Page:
Documentaries

Focal Point: State of Minds

Posted September 26, 2007
Updated November 4, 2013

Original Air Date: Sept. 26, 2007

In 2001 the North Carolina Legislature mandated sweeping reforms of mental health care in the state to decentralize care, moving more patients from large state-run institutions to private, community-based care programs. The state wanted to create a more cost-efficient system that would serve more patients at a lower cost and provide more choices in services.

Six years later, mental health advocates, patients and their families say the system is broken. They say there hasn’t been enough funding for community-based mental health care. And as a result, many mentally ill patients, especially those with no medical coverage, end up in emergency rooms, jails, adult care homes, homeless shelters and in some cases, dead.

Many advocates and care providers say there is more to the problem than a lack of funding. They also question the way state funds for mental health care are spent. Area mental health centers that used state funds to provide care have been transformed into local management entities that manage care instead. Those LME’s hire private companies to provide mental health services. But many advocates and care providers say they have too much power, too little accountability and don’t always spend state funds as intended.

Hosted by WRAL News anchor and reporter Cullen Browder, Focal Point: “State of Minds” profiles mentally ill patients, their families, providers and other people affected by mental health care reform in North Carolina. It looks at the challenges faced by patients and their families in a system that for many has become more complicated, confusing and harder to access. It investigates the controversial spending by some LME’s and the challenges faced by private companies as they try to provide mental health services in a more competitive environment that has driven some providers out of business.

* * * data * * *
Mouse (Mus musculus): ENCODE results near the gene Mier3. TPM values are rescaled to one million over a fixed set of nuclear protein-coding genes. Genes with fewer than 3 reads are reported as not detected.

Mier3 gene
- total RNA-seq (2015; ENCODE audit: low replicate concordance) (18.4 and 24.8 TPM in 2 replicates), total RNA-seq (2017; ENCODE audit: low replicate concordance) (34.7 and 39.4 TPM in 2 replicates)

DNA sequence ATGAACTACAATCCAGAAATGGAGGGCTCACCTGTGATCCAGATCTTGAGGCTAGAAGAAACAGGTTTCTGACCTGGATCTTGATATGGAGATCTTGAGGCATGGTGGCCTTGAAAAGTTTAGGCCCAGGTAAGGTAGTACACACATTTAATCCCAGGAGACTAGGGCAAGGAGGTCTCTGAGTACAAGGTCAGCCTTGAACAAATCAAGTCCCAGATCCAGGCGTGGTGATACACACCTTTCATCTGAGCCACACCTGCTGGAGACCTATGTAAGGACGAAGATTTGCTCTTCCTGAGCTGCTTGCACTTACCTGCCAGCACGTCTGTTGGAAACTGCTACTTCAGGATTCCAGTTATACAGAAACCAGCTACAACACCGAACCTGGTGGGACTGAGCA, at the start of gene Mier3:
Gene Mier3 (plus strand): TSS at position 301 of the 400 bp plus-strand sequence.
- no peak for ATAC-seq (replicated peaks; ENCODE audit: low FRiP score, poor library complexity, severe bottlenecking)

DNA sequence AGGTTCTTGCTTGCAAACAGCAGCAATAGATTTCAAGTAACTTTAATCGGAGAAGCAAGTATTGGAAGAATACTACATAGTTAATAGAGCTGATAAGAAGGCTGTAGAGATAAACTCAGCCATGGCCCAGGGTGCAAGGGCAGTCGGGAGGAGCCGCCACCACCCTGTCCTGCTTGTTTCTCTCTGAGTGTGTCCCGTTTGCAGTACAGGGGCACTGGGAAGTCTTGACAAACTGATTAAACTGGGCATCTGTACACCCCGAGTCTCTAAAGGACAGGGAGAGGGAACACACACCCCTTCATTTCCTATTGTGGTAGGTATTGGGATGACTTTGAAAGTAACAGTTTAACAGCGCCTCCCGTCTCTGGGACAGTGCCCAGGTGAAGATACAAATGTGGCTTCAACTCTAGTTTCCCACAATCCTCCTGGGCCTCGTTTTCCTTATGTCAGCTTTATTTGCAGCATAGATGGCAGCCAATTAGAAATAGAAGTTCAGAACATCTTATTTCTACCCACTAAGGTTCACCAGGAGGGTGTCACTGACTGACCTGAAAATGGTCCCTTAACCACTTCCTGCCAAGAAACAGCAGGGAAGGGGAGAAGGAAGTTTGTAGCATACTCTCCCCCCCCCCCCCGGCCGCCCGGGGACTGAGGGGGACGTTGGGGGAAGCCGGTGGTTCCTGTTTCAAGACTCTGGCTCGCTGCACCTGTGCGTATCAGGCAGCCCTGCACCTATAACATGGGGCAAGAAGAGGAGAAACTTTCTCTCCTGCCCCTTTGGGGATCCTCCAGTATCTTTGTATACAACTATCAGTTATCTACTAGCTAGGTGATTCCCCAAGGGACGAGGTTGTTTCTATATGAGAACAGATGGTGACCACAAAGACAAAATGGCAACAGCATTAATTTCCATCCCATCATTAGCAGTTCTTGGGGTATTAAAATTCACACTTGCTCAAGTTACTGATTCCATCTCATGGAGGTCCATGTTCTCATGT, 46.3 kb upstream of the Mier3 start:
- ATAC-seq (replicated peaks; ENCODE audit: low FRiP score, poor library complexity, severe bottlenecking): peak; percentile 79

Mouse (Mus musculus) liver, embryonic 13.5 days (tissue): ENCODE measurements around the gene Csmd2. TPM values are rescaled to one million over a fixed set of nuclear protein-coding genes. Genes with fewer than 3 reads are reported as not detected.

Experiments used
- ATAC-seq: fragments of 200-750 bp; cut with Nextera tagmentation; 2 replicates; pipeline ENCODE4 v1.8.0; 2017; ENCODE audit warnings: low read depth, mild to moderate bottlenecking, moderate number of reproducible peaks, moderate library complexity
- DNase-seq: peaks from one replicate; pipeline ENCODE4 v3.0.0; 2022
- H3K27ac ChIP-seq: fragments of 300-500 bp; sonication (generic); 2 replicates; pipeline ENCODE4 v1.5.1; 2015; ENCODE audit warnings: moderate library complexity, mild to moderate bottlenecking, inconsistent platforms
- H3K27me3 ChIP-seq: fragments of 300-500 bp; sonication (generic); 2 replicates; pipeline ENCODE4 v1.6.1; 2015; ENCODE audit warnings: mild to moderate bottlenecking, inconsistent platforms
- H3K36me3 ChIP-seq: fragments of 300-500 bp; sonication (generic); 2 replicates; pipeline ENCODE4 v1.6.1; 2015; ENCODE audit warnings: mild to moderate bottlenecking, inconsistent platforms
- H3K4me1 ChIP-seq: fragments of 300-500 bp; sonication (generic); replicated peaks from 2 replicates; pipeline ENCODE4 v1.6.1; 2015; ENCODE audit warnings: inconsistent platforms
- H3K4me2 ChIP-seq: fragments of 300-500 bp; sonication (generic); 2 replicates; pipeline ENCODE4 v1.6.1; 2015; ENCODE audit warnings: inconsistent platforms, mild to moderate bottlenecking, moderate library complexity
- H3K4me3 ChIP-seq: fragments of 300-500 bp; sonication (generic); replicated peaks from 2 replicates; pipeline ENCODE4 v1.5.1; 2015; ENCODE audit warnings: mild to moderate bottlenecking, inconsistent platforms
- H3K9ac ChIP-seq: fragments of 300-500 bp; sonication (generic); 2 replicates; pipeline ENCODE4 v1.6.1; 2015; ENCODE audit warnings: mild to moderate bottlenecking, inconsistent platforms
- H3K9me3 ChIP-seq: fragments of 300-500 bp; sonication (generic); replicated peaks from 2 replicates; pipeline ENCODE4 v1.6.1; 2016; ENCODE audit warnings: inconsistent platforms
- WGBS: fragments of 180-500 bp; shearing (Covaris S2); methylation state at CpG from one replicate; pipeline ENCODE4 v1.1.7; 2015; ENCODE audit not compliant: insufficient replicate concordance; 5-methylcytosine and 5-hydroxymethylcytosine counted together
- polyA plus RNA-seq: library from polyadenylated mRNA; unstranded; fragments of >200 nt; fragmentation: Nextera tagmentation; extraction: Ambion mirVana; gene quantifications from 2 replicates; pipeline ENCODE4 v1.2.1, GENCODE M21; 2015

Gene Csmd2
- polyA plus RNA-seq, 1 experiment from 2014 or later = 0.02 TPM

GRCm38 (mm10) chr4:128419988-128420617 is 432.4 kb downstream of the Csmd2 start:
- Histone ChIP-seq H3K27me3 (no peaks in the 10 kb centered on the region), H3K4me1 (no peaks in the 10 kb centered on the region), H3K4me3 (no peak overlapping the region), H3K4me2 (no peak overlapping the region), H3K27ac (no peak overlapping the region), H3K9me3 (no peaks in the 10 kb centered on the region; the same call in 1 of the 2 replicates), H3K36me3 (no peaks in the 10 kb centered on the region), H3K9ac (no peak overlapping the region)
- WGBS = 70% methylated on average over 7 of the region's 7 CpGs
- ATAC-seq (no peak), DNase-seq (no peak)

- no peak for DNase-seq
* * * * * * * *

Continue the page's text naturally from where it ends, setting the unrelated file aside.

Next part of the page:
Watch the Documentary

Focal Point: State of Minds

Focal Point Extras

Chantal BrownChantal Brown, who suffers from mental illness, tells her story about the struggles she faced trying to get the help she needed. Watch the video.
Carmen Hooker OdomWRAL's Cullen Browder talks with former North Carolina Health and Human Services Secretary Carmen Hooker Odom, who oversaw the first five years of the effort to reform the state mental health-care system. Watch the video: Part 1 | Part 2

 Online Resources

Web links are provided for informational purposes only. Views and opinions expressed on the Web sites of these organizations do not necessarily reflect the views and opinions of WRAL-TV and its parent company Capitol Broadcasting Co.

Host: Cullen Browder
Writer/Producer: Clay Johnson
Photographer/Editor: Jay Jennings
Research & Production Assistant: Laura Riddle

1 Comment

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  • militarywife84 Sep 27, 2007

    Here is a prime example of bad governement. We are so worried about going to Iraq and telling them how they should do things but we cant even fix what is in our own back yard. We are to busy trying to fix their issues and ignoring our own. This is a serious issue and if something doesnt get better soon a lot of people will suffer.